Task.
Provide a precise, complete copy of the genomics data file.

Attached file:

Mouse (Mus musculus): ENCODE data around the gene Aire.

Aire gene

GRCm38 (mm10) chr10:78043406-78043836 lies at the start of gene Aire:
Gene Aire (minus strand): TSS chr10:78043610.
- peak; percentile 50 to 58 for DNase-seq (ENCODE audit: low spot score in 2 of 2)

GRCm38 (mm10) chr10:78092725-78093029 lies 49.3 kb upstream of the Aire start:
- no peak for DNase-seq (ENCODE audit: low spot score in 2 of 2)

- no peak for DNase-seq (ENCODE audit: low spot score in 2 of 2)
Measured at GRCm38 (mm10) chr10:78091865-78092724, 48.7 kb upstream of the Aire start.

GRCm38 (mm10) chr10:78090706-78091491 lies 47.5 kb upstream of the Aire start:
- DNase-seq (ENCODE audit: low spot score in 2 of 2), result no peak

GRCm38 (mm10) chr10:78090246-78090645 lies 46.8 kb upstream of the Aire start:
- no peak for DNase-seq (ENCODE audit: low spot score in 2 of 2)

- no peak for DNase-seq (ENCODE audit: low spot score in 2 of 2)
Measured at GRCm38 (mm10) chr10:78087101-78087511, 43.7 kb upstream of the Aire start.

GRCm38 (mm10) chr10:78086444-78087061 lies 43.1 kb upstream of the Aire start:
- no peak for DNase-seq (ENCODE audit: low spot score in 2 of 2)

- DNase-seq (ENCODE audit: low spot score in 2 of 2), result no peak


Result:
Mouse (Mus musculus): ENCODE data around the gene Aire.

Aire gene

GRCm38 (mm10) chr10:78043406-78043836 lies at the start of gene Aire:
Gene Aire (minus strand): TSS chr10:78043610.
- peak; percentile 50 to 58 for DNase-seq (ENCODE audit: low spot score in 2 of 2)

GRCm38 (mm10) chr10:78092725-78093029 lies 49.3 kb upstream of the Aire start:
- no peak for DNase-seq (ENCODE audit: low spot score in 2 of 2)

- no peak for DNase-seq (ENCODE audit: low spot score in 2 of 2)
Measured at GRCm38 (mm10) chr10:78091865-78092724, 48.7 kb upstream of the Aire start.

GRCm38 (mm10) chr10:78090706-78091491 lies 47.5 kb upstream of the Aire start:
- DNase-seq (ENCODE audit: low spot score in 2 of 2), result no peak

GRCm38 (mm10) chr10:78090246-78090645 lies 46.8 kb upstream of the Aire start:
- no peak for DNase-seq (ENCODE audit: low spot score in 2 of 2)

- no peak for DNase-seq (ENCODE audit: low spot score in 2 of 2)
Measured at GRCm38 (mm10) chr10:78087101-78087511, 43.7 kb upstream of the Aire start.

GRCm38 (mm10) chr10:78086444-78087061 lies 43.1 kb upstream of the Aire start:
- no peak for DNase-seq (ENCODE audit: low spot score in 2 of 2)

- DNase-seq (ENCODE audit: low spot score in 2 of 2), result no peak